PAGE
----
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Thursday, March 17, 2022
Fake News: CNS' Claim That Ice Cream Withdrawal From Occupied Territories Tanked Owner's Stock Isn't True
Topic: spent a notable part of the past several months being incensed over the decision of Ben & Jerry's ice cream deciding not to no longer sell its ice cream in the Palestinian territories occupied by Israel:

  • Patrick Goodenough highlighted how "Israel responded frostily to Ben & Jerry’s announcement Monday that it will stop selling its ice cream in the disputed territories, with Foreign Minister Yair Lapid appealing to U.S. states that have passed anti-BDS measures to enforce them against the “progressive” Vermont-based company."
  • Loopy rabbi Aryeh Spero framed the disputed territories as "the biblical regions of Judea and Samaria" and declared that "Singling out the Jewish people or the Jewish nation for boycott and divestment is blatant anti-Semitism and not social justice." Given that both Ben and Jerry are Jewish, Spero's claim that what they're doing is "anti-Semitism" is absurd.
  • Goodenough cheered that "Florida Gov. Ron DeSantis on Thursday set in motion a process that could result in the state being prohibited from buying any assets in the ice cream maker’s British-based parent company."

Managing editor Michael W. Chapman wrote in September that "Because ice cream giant Ben & Jerry's decided to boycott Israel by ending sales of its product in the "Occupied Palestinian Territory," the Arizona Treasurer's Office is pulling all of its state funds from Ben & Jerry's parent company. It is against Arizona law for the state to invest in entities that boycott Israel." Actually, the ice cream will continue to be sold in Israel, making his claim that it's doing a "boycott" of Israel factually inaccurate. Chapman went on to play whataboutism: "Although Ben & Jerry's claims it has a 'long history of advocating for human rights, and economic and social justice,' it has made no effort to boycott Communist China, which has killed 65 million of its own people for political reasons, and operates concentration camps."

Chapman similarly cheered in a Dec. 27 atticle when Illinois pulled its funds from Ben & Jerry's owner, Unilever, over the decision to stop selling ice cream in the "so-called occupied territories." Chapman repeated his whataboutism: "Ironically, Ben & Jerry's has taken no action to cease sales in Communist China, which operates concentration camps, forced abortion, sterilization, and organ harvesting."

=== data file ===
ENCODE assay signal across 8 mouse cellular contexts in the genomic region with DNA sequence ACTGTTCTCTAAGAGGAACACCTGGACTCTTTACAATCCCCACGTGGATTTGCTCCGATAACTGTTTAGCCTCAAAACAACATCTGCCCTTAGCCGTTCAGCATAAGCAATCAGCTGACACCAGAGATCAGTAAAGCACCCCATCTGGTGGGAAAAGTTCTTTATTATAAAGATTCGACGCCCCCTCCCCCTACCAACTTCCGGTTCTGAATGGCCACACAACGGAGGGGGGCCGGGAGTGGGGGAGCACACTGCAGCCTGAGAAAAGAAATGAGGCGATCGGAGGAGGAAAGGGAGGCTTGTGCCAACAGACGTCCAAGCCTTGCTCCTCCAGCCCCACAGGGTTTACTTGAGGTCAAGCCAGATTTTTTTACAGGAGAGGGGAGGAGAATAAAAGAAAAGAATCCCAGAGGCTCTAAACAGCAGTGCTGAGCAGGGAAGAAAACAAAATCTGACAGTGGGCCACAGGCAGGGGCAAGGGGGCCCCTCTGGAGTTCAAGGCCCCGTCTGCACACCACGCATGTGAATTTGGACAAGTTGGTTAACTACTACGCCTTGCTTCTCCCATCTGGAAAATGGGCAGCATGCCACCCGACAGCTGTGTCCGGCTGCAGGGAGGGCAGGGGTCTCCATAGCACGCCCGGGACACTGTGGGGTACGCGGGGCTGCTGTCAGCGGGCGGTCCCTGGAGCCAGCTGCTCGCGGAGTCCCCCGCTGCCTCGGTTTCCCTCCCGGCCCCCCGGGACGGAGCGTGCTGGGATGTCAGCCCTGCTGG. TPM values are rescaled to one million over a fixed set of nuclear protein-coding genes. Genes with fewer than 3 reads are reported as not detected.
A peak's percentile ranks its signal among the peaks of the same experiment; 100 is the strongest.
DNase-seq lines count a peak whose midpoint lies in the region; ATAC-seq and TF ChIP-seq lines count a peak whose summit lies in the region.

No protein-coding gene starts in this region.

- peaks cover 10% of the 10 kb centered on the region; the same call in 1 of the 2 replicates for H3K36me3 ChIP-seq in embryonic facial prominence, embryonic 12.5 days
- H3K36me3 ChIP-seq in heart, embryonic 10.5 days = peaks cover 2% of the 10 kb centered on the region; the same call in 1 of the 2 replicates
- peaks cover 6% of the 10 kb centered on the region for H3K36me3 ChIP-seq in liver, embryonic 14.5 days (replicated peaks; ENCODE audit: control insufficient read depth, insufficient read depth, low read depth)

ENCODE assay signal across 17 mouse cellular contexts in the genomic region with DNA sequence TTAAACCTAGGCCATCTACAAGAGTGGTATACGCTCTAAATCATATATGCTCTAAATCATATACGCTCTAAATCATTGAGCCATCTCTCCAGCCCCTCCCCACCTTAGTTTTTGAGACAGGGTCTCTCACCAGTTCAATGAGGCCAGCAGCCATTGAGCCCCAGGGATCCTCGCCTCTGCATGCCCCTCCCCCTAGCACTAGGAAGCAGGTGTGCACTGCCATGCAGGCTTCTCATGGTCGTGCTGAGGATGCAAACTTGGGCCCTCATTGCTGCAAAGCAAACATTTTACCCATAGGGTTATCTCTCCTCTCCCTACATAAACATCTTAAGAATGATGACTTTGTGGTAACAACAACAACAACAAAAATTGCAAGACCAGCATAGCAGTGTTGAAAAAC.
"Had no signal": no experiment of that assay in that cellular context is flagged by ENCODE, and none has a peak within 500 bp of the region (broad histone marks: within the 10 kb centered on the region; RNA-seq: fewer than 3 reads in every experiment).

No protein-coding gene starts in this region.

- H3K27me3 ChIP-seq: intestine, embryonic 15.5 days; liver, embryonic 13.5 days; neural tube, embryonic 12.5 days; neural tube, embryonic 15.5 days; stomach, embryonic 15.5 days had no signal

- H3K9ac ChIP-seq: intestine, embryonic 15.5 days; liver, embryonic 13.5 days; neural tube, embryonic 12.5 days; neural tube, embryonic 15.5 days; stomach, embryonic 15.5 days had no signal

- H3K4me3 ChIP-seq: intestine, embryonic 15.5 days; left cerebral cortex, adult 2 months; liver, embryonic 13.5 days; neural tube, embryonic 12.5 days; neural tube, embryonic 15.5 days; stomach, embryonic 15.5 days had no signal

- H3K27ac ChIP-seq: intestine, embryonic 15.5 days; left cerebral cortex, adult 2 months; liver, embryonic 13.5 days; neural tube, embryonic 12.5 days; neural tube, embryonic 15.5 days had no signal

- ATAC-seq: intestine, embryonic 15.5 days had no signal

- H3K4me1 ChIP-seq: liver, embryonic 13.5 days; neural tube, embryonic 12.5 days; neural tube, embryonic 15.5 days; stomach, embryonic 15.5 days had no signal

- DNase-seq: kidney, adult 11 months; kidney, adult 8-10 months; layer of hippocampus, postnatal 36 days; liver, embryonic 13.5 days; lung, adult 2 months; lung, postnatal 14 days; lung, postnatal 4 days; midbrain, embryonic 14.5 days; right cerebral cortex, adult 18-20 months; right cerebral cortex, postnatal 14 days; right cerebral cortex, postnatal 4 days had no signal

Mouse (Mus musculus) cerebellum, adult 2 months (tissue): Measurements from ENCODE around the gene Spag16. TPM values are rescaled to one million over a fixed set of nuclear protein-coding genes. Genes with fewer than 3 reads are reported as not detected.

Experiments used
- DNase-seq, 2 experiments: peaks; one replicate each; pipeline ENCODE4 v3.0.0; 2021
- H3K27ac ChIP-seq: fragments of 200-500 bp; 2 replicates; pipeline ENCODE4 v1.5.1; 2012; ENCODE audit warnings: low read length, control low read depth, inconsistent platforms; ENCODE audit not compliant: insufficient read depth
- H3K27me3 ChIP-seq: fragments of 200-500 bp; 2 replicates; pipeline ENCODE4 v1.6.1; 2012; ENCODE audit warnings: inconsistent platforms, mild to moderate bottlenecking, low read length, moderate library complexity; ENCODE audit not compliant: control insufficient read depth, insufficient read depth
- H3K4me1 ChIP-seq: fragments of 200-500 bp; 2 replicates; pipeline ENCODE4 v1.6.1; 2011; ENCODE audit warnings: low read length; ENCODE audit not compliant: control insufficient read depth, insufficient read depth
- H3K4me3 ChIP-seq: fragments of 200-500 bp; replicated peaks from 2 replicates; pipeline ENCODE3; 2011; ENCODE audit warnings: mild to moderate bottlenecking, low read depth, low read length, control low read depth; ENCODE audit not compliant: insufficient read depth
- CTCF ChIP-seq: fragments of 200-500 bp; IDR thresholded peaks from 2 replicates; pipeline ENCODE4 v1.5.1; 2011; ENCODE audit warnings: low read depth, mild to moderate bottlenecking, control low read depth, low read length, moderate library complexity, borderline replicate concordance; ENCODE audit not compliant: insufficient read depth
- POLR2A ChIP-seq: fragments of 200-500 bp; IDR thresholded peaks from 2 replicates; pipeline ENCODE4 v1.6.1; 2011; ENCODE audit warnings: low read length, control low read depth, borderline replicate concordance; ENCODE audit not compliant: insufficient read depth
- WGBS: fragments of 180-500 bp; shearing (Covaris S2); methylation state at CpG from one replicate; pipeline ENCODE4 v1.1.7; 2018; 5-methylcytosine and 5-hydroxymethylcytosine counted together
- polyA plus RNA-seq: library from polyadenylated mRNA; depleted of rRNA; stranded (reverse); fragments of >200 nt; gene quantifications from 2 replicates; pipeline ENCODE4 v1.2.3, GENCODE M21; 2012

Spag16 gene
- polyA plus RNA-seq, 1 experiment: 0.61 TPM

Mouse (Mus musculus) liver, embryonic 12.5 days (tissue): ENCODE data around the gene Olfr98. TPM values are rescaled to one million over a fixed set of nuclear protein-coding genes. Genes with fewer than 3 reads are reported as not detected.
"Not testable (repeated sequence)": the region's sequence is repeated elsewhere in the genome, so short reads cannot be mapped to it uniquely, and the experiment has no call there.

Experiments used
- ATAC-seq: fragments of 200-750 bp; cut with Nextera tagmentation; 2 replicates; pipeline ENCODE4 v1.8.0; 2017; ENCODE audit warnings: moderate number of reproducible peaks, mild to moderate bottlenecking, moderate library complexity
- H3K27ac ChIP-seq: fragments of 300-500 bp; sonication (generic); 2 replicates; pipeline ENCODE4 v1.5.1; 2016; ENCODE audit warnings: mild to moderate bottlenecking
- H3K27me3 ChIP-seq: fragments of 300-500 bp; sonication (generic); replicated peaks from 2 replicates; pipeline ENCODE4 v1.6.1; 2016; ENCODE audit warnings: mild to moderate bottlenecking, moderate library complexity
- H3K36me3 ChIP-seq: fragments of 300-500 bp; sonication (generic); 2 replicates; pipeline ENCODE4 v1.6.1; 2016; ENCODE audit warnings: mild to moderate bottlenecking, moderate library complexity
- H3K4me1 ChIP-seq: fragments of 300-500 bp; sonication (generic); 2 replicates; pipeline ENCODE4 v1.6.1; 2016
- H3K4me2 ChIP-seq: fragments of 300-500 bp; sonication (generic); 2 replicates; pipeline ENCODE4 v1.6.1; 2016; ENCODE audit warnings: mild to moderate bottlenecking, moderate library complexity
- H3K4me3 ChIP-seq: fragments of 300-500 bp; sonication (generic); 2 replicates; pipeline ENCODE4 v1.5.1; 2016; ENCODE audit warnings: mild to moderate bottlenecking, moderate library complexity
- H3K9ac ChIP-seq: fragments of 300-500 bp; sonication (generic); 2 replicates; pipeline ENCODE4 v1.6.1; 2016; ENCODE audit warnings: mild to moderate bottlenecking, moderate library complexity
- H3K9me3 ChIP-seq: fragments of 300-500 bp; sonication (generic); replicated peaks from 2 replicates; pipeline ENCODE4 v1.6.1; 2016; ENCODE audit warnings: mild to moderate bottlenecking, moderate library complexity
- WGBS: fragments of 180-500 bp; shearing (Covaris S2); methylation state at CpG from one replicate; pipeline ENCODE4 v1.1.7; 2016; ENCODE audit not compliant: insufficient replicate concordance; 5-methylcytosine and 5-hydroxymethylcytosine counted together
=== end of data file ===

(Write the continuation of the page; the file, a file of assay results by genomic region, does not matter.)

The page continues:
Chapman took his anti-ice cream jihad to the lext level in a Jan. 24 article:

Since it decided last summer to stop selling Ben & Jerry's ice cream in the so-called occupied territories in Israel, multinational giant Unilever has seen its stock drop 20.7%, which equals about $26 billion, according to Israel Today and other media. 

Ben & Jerry's is owned by Unilever.  In a statement last July, Ben & Jerry's said, "We believe it is inconsistent with our values for Ben & Jerry’s ice cream to be sold in the Occupied Palestinian Territory (OPT).... Although Ben & Jerry’s will no longer be sold in the OPT, we will stay in Israel through a different arrangement."

The stock drop apparently is the result, in part, of numerous U.S. states that have withdrawn their investments in Unilever because they have laws against boycotting Israel.

But Chapman is serving up correlation without proving causation. Neither Israel Today (a right-leaning outlet that was bankrolled by right-wing activist Sheldon Adelson) nor the other news source he cites -- the Jewish News Syndicate, which also has a right-leaning bias -- offer any direct proof that Unilever's stock decline is directly attributable to the Ben & Jerry's decision.

In actuality, none of these reports cite actual stock prices or even the dates being compared -- which appears to have been done deliberately to hide the fact that temporary drop in Unilever's stock price was exploited. On Jan. 18, a couple days before the Israeli outlets did their stories, Unilever stock dropped 10 percent at the start of trading, in apparent reaction to the company failing to purchase another operation; the next day, however, Unilever stock rose 10 percent. It's entirely possible -- and entirely dishonest -- for these outlets to base the drop in stock price on what happened Jan. 18. More honest accounting shows that the stock prices had dropped only about 6 percent in the past year, providing more evidence that the low number was dishonestly cherry-picked and putting the lie to the claim that reaction to Ben & Jerry's occupied territories withdrawal was the sole cause of Unilever's stock drop.

A closer look at the actual numbers shows that the stock price of Unilever on July 20, the day the Ben & Jerry's decision was announced, was $58.82. The stock price on Jan. 18, the day of the big 10 percent plunge, was $46.45 -- a drop of 21 percent, the closest we get to the figure cited in Chapman's article. In the previous six months before that, however, Unilever stock was mostly hovering between $52 and $57 a share. There is absolutely no evidence whatsoever that the Ben & Jerry's decision had any direct effect on Unilever's stock price.

That's called a journalistic fail. But Chapman decided his story was too good to fact-check against the actual numbers.

Posted by Terry K. at 1:45 AM EDT

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